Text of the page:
Scotiabank is marking Pride Month by setting new targets for LGBTQ2S+ representation and connecting employees with volunteering opportunities in a range of communities.
Dominic Cole-Morgan, senior vice-president of total rewards with responsibility for diversity and inclusion, says the bank is working toward a representation target of seven per cent in Canada by 2025, noting the bank’s LGBTQ2S+ employees currently comprise 5.8 per cent of the workforce.
“We set targets a couple of years ago for other groups. We spoke with our LGBTQ2S+ employee resource group on this project and there was a resounding ‘yes.’”
The bank has also launched a sponsorship program for high-potential LGBTQ2S+ employees, providing coaching, education and career mapping. “They were given a structured curriculum over one year,” says Cole-Morgan. “We’re going to track to see how it translates to promotion and progression. We’re pleased with the response to the program.”
Scotiabank is also offering employees additional opportunities to volunteer, through a new platform provided by donation management firm Benevity Inc. Brooke Huestis, the bank’s director of environmental, social and governance and employee experience communications, says the platform will connect employees with more than two million organizations from around the world, including LGBTQ2S+ groups.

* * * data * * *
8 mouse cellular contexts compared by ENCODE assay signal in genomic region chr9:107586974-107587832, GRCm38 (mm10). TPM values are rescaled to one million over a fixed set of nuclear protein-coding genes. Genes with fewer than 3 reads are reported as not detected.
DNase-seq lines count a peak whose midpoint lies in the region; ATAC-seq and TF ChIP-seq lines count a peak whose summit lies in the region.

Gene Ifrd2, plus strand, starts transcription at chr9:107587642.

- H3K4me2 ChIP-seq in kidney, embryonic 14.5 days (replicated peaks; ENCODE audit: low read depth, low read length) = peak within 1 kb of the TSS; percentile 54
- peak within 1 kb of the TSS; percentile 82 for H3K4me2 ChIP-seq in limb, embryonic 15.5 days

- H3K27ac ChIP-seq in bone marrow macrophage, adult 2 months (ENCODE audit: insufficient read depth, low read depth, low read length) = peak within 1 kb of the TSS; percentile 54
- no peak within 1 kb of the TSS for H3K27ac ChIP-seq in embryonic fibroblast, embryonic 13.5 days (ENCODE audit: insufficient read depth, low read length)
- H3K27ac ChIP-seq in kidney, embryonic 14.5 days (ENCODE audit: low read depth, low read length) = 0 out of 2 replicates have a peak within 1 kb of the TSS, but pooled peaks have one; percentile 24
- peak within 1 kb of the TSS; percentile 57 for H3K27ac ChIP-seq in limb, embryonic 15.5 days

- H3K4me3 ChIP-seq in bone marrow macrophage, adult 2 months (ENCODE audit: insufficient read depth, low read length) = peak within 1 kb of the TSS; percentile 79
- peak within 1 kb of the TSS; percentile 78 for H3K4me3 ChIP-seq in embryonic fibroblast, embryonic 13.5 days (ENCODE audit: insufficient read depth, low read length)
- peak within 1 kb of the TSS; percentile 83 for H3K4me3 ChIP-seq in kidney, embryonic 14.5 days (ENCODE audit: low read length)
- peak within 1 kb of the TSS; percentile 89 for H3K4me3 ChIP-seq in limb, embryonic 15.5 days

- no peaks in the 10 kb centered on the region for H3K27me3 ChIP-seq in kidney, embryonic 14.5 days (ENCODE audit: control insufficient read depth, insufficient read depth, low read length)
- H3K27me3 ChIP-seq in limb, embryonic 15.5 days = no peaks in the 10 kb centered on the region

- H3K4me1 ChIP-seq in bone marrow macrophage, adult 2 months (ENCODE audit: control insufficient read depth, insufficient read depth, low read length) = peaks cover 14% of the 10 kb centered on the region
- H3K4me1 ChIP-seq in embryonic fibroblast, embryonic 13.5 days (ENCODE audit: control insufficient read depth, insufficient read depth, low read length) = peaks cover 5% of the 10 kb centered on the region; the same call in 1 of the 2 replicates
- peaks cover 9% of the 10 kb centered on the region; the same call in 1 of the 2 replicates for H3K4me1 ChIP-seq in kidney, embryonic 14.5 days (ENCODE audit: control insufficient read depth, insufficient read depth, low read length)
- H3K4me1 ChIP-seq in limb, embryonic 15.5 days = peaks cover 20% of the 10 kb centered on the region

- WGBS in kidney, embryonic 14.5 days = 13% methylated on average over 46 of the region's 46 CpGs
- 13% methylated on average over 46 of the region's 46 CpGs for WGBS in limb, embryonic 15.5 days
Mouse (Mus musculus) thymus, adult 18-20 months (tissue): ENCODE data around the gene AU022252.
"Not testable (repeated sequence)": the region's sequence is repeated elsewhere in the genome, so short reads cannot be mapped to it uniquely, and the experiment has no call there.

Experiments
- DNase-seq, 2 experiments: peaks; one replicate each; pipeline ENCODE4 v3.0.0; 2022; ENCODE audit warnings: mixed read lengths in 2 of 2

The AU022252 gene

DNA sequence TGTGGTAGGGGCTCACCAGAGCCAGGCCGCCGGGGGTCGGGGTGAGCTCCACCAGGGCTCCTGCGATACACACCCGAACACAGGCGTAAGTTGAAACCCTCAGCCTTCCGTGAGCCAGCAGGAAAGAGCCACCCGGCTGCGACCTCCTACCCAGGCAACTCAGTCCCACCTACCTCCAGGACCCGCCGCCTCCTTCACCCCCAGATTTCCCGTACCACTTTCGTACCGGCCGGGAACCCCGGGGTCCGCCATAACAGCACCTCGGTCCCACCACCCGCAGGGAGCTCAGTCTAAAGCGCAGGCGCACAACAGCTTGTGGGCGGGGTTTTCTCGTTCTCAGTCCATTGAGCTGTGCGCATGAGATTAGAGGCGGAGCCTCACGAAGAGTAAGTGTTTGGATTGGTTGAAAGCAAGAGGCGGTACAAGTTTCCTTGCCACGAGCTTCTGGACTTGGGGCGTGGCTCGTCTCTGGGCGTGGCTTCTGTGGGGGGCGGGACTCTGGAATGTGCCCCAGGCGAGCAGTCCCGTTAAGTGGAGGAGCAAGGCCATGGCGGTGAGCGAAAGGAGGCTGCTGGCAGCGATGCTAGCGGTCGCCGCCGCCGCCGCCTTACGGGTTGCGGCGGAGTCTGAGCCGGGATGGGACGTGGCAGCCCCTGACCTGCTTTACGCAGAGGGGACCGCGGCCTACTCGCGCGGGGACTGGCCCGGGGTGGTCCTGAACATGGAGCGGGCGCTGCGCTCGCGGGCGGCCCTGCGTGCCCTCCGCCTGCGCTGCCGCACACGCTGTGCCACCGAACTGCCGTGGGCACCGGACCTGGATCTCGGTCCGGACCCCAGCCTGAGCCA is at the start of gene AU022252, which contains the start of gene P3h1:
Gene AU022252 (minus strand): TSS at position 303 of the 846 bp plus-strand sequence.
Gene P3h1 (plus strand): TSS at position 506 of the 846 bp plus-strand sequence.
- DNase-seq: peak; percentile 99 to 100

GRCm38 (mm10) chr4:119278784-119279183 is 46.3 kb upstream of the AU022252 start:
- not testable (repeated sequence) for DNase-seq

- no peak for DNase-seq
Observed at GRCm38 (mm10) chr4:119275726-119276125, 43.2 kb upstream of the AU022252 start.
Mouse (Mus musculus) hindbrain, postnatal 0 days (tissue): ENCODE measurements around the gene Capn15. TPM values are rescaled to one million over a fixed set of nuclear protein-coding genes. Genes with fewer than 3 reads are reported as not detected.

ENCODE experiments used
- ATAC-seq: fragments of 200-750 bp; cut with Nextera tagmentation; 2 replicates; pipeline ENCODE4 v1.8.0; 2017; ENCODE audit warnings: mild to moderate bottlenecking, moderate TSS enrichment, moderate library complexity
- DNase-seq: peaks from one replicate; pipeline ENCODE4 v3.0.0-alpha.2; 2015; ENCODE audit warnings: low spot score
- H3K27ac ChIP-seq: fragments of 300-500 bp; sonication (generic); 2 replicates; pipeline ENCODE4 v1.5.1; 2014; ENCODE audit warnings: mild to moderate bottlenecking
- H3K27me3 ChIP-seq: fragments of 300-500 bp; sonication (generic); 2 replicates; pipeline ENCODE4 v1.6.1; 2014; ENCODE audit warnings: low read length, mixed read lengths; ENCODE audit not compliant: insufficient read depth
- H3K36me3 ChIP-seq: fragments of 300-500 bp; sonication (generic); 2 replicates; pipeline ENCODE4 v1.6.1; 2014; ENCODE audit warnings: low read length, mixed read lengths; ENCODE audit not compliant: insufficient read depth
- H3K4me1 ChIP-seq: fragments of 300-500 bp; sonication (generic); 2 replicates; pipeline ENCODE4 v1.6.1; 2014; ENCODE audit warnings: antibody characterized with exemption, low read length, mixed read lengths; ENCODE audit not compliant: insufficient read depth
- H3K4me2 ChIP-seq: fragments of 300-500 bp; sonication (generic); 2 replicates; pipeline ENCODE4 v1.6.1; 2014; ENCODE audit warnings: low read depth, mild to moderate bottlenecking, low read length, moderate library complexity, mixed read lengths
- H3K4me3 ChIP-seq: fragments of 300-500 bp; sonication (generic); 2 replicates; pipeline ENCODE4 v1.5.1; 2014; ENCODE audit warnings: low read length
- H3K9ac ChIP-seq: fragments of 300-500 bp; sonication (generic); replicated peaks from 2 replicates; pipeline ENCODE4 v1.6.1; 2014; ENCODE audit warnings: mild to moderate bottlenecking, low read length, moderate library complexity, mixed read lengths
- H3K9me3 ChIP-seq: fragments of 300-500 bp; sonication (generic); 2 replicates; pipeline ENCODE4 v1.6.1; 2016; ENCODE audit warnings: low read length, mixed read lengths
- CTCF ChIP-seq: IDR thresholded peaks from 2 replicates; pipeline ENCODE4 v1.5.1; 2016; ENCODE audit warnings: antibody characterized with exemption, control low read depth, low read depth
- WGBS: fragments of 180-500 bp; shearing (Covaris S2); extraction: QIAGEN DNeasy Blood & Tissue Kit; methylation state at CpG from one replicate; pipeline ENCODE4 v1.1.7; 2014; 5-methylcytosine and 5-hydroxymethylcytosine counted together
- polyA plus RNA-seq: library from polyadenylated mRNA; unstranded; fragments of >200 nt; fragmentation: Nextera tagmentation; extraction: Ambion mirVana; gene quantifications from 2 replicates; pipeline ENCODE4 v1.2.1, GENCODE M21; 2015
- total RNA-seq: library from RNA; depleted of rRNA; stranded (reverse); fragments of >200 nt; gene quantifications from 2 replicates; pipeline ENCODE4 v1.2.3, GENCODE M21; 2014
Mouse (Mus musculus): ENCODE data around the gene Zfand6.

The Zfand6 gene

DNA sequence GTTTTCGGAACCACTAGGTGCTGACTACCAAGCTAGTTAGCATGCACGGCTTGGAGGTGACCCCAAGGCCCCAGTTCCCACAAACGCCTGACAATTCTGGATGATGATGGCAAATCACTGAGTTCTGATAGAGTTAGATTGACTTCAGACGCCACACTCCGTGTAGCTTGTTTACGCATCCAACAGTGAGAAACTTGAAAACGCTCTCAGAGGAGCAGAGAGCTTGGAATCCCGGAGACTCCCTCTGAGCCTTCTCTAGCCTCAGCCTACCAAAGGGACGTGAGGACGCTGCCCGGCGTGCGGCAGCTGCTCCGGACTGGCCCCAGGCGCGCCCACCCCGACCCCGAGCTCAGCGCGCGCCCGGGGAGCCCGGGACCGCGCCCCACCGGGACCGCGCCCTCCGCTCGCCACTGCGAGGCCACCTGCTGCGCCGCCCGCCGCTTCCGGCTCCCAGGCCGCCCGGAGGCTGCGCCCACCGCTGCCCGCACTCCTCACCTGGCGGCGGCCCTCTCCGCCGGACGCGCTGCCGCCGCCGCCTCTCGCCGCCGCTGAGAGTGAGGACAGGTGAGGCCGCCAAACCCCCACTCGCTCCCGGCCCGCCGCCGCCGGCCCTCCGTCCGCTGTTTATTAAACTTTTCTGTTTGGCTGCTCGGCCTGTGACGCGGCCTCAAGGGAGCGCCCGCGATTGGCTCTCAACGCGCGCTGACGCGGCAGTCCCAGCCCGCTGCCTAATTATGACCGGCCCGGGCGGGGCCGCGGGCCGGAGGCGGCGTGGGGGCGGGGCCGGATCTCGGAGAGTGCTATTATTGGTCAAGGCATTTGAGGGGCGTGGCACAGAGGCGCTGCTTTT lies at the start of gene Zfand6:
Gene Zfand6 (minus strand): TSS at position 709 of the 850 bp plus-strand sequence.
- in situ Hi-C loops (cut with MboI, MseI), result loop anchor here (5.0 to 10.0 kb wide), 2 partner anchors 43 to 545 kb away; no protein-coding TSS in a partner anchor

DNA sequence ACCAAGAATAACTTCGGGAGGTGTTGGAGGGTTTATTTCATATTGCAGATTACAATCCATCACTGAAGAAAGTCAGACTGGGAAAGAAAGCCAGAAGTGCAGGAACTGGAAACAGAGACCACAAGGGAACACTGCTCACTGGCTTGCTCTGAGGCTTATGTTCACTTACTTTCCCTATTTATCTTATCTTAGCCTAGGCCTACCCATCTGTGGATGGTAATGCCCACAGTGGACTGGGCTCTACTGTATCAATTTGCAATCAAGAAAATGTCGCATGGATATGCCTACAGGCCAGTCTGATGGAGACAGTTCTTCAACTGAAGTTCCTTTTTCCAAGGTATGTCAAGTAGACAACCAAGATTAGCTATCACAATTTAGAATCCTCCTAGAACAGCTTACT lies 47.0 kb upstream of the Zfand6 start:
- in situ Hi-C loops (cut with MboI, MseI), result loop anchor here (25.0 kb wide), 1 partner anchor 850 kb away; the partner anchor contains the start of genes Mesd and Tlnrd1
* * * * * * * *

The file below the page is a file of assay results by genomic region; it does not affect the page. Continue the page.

“We’ve had employees volunteering in various branches since the bank was founded. We run a number of giving campaigns throughout the year, but employees ask, ‘Where can I volunteer with the partners that the bank supports? How can I go and help there?’”
In 2021, Scotiabank introduced gender affirmation coverage and earlier this year, it announced coverage for fertility treatments and adoption and surrogacy supports. Cole-Morgan notes the importance of employee input in the development of these programs.
“[The introduction of fertility treatments and adoption and surrogacy supports] was directly from a discussion with an employee. They contacted their manager and told them they wanted to start a family but were having problems. We ended up all having a conversation. We saw a benefit that could be important both to employees and also from a diversity perspective, because it helps diverse families.
“The gender affirmation benefit was also based on employee feedback,” he adds. “An employee told us it was something that was very important to them and their family, but it’s something that can be difficult to access and can be very expensive.”
Cole-Morgan notes these programs and benefits are helping Scotiabank attract the widest possible range of talent. “We want to attract talent that’s engaged by these offerings because they’ll directly access them, but these benefits are also important in communicating our culture. For example, when we introduced gender affirmation coverage, we had people contact us saying, ‘I’m not transgender but I’m really pleased you’ve done this.’ It really broadens the pool to employees from equity-deserving groups but also the broader group of allies who think this is important.”